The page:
Koinobori Treasure Tin


Koinobori, carp-shaped wind socks, are a big part of Japan’s Children’s Day celebration on May 5th, a day which celebrates and honours boys, while March 3rd is reserved for girls. Carps are chosen as a symbol of strength, courage and determination – attributes desired in boys, and are flown from rooftops throughout the country.

I’ve always loved how children like to collect the most random things, and store them in small containers for safe keeping. So instead of making wind socks, we’ll be making small drawings of carps, and decorating a tin to store them in.


  • card stock
  • scrap paper
  • pencil and eraser
  • markers
  • scissors
  • tin
  • circle punch
  • coloured paper
  • glue stick
  • 3D-Dots



1. Select a tin to use as a container. Decorate the inside with coloured paper. A pack of origami paper is a great way to get a wonderful assortment of colours, but of course any kind of coloured paper will do.


Use a circle punch or hand cut small circles, to decorate the inside of the tin. Blues and greens are ideal, to represent water, and to create the backdrop for the carps. Use a glue stick to attach them in an overlapping fashion.


2. Have a look on the internet at images of “koinobori” to see what the windsocks look like. Make some sketches on scrap paper, and once you’re ready, draw several carps in pencil on a piece of card stock. They can be different sizes, but make sure they are small enough to fit inside the tin. Colour them in marker, and cut them out.


3. The fish can be attached to the inside of the tin in a variety of ways. 3D-Dots are a convenient way to do this, and allow you to easily play with varying depths by adding as many as you need to the back of the fish.


When attaching the fish to the inside of the tin, make sure to stagger them so they fill the space nicely.




Filed under drawing, Japan, Multicultural Art, tins

22 responses to “Koinobori Treasure Tin

  1. So beautiful! Great idea! It gives me some inspiration. Thanks! 🙂

  2. Great way to introduce cultural festivities to children, with a keepsake project they will be so proud to keep!

    • Thanks Joyce. Of course, my daughter’s first question was why it’s only a celebration for boys if it’s called Children’s Day, and why wasn’t I doing a project for girls? She’s got a point. I told her she’d have wait until next year for the girl’s celebration because I missed it back in March!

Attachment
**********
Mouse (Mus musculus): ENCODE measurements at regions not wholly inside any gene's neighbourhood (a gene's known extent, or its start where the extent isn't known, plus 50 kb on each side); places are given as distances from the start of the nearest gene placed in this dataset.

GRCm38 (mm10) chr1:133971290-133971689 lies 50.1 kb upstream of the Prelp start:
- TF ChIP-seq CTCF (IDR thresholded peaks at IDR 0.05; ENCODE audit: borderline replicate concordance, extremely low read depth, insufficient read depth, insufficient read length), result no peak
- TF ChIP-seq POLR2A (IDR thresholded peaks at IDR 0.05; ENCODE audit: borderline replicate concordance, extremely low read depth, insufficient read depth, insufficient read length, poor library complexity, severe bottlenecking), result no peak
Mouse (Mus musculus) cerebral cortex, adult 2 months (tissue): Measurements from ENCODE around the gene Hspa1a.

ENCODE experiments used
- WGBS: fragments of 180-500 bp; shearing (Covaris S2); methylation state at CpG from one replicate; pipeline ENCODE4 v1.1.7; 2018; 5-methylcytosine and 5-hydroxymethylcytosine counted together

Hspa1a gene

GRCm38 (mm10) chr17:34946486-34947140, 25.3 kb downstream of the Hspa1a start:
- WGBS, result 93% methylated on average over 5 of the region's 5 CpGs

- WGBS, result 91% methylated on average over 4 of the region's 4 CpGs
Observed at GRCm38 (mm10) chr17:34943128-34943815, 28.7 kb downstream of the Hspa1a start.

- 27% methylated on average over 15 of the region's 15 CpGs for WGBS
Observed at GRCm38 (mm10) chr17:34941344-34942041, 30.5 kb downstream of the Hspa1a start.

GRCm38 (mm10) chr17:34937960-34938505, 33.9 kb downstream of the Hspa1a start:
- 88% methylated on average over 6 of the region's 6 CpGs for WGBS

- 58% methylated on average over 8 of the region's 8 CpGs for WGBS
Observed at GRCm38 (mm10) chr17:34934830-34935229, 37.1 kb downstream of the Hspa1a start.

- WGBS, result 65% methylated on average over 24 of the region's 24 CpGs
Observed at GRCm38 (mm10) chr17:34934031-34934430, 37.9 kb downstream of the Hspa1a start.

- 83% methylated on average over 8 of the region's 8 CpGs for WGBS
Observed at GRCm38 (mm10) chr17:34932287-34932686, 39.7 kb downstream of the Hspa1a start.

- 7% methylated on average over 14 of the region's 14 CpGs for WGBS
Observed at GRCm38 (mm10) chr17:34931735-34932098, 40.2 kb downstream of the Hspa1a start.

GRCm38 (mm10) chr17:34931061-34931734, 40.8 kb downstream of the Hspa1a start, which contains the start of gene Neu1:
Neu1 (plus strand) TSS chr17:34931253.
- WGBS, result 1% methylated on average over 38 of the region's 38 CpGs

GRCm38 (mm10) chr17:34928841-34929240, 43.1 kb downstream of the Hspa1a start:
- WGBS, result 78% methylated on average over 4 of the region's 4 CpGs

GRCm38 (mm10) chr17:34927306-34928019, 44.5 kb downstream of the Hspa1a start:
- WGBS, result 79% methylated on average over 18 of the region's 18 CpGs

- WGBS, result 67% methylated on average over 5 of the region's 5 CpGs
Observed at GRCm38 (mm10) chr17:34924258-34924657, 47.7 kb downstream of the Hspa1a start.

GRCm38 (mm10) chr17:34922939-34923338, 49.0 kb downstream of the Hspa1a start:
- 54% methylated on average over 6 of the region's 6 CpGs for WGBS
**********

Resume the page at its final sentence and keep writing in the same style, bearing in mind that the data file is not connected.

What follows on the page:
3. I can not wait to make this for my 6 year old son … he will love it!

  4. So cute and you know I love a cute repurposed project! Thanks for sharing at Inspire Us Thursday on Organized 31.

  5. Absolutely stunning! Pinning! Thanks for sharing at After School!

  6. Truly fabulous! Funny enough I have some Koinoburi in a few sizes hanging in my boy’s room over their beds, and didn’t realize that they are a symbol for boys, just love them! thanks so much for sharing on craft schooling sunday!

  7. craftymomsshare

    What a neat project!! Thank you for sharing at Sharing Saturday!

  8. This tin is beautiful! I really like all these mini treasure boxes, makes me wish I ate mints. I cohost a link-up – Creative Kids Culture Blog Hop – that I think this project would be perfect for. Here’s the link: http://toddlefast.blogspot.com/2014/05/creative-kids-culture-blog-hop-16.html

  9. Fabulous idea! I gave my husband a tin of mints so now we’ll tell him not to recycle it, we’ll upcycle it. One thing I didn’t buy when I was living in Japan were koinobori. Since my son loves boxes, etc., this would be fun for him! Pinning!

    • How wonderful to have experienced living in Japan! A friend of ours sent us a couple of koinobori when our son was born, which is how we discovered this tradition. Hope your son enjoys making this!

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